Ralph: Jack must still be caught up in his hallucinogenic detachment from reality after seeing Joker if he really thinks his three-ball is a ten-out-of-ten, but I’m somewhere between an 8 and a 9 here for El Camino. As much as I enjoyed the conclusion of this incredibly impactful story, there was just something more I wanted out of it (Walter White, I wanted way more Walter White because I fucking adore Walter White and I kind of understand why they didn’t want to include too much of him, but still: I want more Walter White). So I’ll scale it right around where Jack is at and put it at an 8.5.

Jack: I’m sitting at an 8.3. I was entertained the entire movie and loved being put back into the Albuquerque underworld after being away for six years. Aaron Paul was as good as ever portraying Jesse Pinkman and the amount of fan service drew me into every scene. El Camino was just about all I could’ve wanted from a Breaking Bad movie.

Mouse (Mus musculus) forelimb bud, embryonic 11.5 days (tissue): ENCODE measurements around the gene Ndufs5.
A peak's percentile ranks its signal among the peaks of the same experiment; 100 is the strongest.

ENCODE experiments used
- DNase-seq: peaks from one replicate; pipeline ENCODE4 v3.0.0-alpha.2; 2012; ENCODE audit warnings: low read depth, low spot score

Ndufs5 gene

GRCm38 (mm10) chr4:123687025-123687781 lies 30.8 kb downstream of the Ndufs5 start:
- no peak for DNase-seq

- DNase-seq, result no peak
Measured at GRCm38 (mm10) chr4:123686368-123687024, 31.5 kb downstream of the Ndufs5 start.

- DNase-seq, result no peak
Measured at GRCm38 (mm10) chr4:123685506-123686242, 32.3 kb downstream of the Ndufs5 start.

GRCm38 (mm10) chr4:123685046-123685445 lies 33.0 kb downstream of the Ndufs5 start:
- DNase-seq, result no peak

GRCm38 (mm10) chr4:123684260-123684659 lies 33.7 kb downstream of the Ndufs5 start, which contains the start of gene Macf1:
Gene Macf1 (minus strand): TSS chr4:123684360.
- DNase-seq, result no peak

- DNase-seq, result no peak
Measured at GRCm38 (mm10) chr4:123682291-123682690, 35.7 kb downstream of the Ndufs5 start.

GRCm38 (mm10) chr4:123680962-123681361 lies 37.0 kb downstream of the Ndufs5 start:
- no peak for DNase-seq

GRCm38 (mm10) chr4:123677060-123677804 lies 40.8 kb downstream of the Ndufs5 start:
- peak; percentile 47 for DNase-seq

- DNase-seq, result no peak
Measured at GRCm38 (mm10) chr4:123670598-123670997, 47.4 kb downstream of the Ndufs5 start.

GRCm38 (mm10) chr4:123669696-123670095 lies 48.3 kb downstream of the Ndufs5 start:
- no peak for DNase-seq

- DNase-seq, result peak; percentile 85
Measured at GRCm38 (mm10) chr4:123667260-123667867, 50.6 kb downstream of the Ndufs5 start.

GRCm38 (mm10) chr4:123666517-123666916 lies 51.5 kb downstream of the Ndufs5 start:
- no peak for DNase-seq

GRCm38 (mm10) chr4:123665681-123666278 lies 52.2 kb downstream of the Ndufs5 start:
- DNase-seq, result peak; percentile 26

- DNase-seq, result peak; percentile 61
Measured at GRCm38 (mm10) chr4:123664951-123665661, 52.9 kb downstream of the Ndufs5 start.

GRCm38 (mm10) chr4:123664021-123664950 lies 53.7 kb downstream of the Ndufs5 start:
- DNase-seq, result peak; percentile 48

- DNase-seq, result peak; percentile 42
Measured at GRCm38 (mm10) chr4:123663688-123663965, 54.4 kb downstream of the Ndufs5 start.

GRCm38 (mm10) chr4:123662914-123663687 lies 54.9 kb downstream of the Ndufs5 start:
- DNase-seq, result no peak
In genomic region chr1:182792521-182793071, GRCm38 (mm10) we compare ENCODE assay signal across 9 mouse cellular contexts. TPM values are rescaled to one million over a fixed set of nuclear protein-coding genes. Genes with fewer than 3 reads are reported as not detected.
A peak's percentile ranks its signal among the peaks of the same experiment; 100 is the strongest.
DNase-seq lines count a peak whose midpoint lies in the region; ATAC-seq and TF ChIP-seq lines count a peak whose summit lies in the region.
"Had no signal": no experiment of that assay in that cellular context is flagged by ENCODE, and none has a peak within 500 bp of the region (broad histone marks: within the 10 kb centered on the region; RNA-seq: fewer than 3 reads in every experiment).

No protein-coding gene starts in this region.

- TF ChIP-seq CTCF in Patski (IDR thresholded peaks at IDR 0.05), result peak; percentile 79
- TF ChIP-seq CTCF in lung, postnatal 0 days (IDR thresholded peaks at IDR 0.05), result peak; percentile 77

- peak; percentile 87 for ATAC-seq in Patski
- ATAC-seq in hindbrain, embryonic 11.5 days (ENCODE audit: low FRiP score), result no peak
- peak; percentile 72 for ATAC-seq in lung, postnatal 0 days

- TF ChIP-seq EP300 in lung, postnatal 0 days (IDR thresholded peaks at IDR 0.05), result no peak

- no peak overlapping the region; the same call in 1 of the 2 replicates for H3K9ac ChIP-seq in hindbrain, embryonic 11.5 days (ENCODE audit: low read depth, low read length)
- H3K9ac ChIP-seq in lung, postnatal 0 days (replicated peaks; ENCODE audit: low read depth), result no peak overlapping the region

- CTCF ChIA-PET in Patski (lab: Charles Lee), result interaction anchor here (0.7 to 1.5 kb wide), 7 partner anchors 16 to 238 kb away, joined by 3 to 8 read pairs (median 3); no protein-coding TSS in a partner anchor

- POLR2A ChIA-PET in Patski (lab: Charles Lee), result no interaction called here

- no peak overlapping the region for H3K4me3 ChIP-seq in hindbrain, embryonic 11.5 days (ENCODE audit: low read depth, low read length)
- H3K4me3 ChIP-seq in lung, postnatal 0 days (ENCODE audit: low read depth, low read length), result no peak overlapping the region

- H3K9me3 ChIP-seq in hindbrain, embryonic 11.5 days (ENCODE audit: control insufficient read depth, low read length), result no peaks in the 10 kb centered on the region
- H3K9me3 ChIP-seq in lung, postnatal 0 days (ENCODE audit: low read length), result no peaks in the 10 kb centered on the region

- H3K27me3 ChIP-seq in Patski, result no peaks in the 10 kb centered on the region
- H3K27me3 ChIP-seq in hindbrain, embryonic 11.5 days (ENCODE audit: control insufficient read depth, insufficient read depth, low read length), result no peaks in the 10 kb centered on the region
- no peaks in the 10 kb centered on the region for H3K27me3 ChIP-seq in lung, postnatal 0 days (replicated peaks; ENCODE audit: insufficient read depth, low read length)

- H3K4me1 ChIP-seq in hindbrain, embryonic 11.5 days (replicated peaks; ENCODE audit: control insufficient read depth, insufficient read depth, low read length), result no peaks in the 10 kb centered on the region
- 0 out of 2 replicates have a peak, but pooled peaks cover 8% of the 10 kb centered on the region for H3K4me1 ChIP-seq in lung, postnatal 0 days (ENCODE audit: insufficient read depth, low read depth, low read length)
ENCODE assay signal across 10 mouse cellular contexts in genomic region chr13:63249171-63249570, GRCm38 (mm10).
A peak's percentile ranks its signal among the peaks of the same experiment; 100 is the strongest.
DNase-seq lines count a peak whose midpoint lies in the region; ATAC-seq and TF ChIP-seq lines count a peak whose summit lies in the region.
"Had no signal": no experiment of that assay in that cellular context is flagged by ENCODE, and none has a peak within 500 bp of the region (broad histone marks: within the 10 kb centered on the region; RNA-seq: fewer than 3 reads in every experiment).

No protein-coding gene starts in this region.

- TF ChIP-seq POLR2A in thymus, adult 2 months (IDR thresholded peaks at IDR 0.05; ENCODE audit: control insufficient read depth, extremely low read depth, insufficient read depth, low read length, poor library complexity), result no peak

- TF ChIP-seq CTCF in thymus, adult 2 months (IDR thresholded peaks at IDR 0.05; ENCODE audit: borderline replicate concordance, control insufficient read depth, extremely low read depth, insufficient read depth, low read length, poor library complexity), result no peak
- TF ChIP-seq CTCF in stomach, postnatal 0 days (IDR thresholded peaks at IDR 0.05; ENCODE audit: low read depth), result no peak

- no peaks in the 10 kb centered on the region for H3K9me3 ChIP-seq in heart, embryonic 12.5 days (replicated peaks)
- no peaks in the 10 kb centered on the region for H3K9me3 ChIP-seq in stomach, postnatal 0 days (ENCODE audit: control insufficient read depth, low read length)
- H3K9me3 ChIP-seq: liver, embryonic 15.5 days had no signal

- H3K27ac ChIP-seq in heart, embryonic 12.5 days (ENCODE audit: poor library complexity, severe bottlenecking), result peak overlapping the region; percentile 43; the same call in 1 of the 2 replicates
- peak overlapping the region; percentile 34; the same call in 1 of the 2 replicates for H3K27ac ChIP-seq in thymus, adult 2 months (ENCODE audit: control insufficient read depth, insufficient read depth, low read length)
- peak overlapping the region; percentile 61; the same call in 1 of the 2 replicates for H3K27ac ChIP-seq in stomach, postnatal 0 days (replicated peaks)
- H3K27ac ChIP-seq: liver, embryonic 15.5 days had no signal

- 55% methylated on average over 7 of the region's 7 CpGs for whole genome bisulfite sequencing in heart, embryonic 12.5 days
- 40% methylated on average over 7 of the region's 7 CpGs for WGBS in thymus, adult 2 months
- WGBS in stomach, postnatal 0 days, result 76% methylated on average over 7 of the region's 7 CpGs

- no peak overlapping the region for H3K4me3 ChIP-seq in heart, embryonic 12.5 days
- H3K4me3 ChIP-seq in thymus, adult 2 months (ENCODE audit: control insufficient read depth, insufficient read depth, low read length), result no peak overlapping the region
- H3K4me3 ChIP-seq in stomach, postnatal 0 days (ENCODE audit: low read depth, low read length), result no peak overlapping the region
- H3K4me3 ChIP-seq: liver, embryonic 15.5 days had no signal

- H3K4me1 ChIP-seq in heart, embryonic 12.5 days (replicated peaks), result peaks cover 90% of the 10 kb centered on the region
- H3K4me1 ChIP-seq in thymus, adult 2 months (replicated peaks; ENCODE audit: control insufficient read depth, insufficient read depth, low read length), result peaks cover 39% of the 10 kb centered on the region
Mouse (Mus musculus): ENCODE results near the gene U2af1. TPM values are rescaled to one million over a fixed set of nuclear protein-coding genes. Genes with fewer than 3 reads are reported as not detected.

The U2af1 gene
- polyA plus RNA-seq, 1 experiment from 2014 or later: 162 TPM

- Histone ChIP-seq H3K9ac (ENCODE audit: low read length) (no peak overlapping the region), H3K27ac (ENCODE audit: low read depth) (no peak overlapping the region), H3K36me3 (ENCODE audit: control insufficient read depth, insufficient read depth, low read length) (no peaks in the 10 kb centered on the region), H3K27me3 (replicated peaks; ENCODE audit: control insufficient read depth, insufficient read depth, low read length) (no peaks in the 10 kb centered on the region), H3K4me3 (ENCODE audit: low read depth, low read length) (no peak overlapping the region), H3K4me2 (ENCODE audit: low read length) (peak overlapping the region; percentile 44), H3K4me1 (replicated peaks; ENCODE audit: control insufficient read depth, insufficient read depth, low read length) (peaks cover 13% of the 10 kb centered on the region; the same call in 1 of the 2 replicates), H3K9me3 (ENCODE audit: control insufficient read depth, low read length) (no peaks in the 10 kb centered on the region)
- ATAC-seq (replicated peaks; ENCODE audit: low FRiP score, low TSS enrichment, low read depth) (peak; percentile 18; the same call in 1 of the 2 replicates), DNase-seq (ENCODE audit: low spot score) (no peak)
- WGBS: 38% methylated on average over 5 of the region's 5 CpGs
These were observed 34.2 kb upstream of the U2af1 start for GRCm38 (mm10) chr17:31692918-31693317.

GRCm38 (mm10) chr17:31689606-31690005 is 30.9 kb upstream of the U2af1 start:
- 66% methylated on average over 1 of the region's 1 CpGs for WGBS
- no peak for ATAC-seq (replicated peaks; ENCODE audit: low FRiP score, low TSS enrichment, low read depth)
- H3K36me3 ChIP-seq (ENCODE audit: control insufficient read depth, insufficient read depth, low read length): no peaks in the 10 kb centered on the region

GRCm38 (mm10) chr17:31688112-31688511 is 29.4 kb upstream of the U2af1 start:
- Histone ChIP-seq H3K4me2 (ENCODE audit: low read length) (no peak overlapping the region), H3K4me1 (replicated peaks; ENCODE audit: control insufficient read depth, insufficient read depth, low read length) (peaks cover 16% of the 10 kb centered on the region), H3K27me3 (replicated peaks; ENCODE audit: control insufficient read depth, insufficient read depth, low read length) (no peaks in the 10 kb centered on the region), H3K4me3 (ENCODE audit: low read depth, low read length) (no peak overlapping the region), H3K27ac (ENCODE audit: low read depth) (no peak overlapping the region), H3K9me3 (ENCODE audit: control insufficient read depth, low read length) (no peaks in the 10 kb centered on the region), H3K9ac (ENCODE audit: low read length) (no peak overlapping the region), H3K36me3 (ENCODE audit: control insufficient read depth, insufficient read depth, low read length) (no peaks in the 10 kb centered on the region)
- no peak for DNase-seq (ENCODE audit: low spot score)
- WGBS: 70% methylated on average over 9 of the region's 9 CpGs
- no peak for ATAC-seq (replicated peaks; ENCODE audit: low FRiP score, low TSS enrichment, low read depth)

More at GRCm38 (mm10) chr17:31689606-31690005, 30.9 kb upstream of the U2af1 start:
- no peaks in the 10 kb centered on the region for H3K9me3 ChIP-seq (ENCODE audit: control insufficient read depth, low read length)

Hunter: I’m sitting at around a 7.5. The movie itself was shot beautifully and looked absolutely amazing. The writing and acting, like all episodes of Breaking Bad, was phenomenal. Maybe because it’s been so long since I actually watched the show and dove into it, but it just really lost that IT factor for me.

Which supporting, or main, character’s appearance was your favorite?

Hunter: Cop-out answer but I have to go with Jesse. Not to say the supporting cast wasn’t good, but I can say for a fact that I was invested in the character of Jesse. A man on the run who has lost absolutely everything. His struggles and journey through out the whole Breaking Bad series has always kept me IN on the show. It was almost freeing to see Jesse finally being able to catch a break by moving to Alaska.